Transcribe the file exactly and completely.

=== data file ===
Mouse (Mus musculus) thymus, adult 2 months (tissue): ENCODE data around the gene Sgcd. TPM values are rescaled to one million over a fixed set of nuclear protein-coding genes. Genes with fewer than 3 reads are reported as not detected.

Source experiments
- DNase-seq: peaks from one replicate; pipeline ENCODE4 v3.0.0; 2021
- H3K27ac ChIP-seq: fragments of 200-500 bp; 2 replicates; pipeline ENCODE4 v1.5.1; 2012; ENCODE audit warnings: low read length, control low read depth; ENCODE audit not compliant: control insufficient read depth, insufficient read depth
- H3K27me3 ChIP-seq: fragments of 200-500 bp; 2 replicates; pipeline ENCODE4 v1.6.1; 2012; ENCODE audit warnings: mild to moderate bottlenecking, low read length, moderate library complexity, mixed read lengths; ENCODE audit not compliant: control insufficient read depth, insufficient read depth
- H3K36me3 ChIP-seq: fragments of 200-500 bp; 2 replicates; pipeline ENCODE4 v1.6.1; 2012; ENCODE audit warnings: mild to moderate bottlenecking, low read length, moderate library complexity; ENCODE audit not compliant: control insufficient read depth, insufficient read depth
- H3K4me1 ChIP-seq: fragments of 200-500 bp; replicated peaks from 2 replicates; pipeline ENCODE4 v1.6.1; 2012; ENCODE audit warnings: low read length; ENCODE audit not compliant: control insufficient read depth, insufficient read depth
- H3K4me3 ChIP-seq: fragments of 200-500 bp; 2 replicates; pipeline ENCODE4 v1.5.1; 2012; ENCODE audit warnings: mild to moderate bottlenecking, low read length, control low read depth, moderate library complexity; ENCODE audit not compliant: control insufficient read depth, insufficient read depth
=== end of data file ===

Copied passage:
Mouse (Mus musculus) thymus, adult 2 months (tissue): ENCODE data around the gene Sgcd. TPM values are rescaled to one million over a fixed set of nuclear protein-coding genes. Genes with fewer than 3 reads are reported as not detected.

Source experiments
- DNase-seq: peaks from one replicate; pipeline ENCODE4 v3.0.0; 2021
- H3K27ac ChIP-seq: fragments of 200-500 bp; 2 replicates; pipeline ENCODE4 v1.5.1; 2012; ENCODE audit warnings: low read length, control low read depth; ENCODE audit not compliant: control insufficient read depth, insufficient read depth
- H3K27me3 ChIP-seq: fragments of 200-500 bp; 2 replicates; pipeline ENCODE4 v1.6.1; 2012; ENCODE audit warnings: mild to moderate bottlenecking, low read length, moderate library complexity, mixed read lengths; ENCODE audit not compliant: control insufficient read depth, insufficient read depth
- H3K36me3 ChIP-seq: fragments of 200-500 bp; 2 replicates; pipeline ENCODE4 v1.6.1; 2012; ENCODE audit warnings: mild to moderate bottlenecking, low read length, moderate library complexity; ENCODE audit not compliant: control insufficient read depth, insufficient read depth
- H3K4me1 ChIP-seq: fragments of 200-500 bp; replicated peaks from 2 replicates; pipeline ENCODE4 v1.6.1; 2012; ENCODE audit warnings: low read length; ENCODE audit not compliant: control insufficient read depth, insufficient read depth
- H3K4me3 ChIP-seq: fragments of 200-500 bp; 2 replicates; pipeline ENCODE4 v1.5.1; 2012; ENCODE audit warnings: mild to moderate bottlenecking, low read length, control low read depth, moderate library complexity; ENCODE audit not compliant: control insufficient read depth, insufficient read depth